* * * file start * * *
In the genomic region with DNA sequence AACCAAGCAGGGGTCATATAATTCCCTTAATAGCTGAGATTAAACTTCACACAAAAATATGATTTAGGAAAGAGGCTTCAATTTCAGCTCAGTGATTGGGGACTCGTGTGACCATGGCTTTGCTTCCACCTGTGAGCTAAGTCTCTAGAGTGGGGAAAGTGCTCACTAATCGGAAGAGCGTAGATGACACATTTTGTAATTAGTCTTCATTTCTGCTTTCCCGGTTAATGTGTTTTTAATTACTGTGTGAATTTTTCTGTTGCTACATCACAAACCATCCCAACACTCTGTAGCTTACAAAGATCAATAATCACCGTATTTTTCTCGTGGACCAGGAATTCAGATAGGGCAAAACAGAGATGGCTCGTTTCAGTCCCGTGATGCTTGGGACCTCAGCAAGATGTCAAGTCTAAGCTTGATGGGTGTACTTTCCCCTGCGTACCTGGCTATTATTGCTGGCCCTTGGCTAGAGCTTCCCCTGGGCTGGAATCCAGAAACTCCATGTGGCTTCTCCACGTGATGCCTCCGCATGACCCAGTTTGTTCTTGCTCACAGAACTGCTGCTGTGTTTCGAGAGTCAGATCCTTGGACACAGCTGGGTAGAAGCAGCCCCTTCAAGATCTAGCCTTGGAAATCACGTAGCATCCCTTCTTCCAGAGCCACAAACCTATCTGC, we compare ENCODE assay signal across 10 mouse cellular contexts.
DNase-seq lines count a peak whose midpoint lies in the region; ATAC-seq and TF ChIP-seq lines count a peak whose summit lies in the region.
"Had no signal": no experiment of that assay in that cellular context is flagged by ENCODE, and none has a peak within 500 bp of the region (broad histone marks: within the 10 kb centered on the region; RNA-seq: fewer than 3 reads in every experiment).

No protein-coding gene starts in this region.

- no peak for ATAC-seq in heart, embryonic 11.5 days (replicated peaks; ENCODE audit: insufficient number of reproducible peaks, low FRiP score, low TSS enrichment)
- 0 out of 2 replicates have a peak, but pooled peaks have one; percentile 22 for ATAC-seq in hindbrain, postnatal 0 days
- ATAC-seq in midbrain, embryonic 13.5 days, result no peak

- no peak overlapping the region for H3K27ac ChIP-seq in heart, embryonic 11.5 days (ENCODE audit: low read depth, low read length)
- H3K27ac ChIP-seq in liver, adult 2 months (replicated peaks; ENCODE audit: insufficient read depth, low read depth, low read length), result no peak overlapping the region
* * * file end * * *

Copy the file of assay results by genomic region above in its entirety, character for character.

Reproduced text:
In the genomic region with DNA sequence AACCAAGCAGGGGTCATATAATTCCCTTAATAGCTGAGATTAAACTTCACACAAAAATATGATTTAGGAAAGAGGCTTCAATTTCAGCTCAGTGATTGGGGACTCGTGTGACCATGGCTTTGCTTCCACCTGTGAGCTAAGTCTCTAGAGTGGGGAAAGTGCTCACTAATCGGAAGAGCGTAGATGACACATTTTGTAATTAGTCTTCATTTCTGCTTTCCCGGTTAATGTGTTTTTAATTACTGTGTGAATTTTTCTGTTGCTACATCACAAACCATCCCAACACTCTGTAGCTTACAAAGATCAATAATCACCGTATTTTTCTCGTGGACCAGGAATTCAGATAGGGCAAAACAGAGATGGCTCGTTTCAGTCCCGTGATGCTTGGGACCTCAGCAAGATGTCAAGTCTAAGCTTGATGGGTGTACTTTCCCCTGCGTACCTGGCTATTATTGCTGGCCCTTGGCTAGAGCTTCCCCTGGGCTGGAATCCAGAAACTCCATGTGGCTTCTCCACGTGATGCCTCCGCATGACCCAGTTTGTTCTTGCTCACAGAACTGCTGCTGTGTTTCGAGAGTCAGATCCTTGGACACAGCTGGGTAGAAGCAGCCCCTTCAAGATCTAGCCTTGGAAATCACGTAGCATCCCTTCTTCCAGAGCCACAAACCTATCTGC, we compare ENCODE assay signal across 10 mouse cellular contexts.
DNase-seq lines count a peak whose midpoint lies in the region; ATAC-seq and TF ChIP-seq lines count a peak whose summit lies in the region.
"Had no signal": no experiment of that assay in that cellular context is flagged by ENCODE, and none has a peak within 500 bp of the region (broad histone marks: within the 10 kb centered on the region; RNA-seq: fewer than 3 reads in every experiment).

No protein-coding gene starts in this region.

- no peak for ATAC-seq in heart, embryonic 11.5 days (replicated peaks; ENCODE audit: insufficient number of reproducible peaks, low FRiP score, low TSS enrichment)
- 0 out of 2 replicates have a peak, but pooled peaks have one; percentile 22 for ATAC-seq in hindbrain, postnatal 0 days
- ATAC-seq in midbrain, embryonic 13.5 days, result no peak

- no peak overlapping the region for H3K27ac ChIP-seq in heart, embryonic 11.5 days (ENCODE audit: low read depth, low read length)
- H3K27ac ChIP-seq in liver, adult 2 months (replicated peaks; ENCODE audit: insufficient read depth, low read depth, low read length), result no peak overlapping the region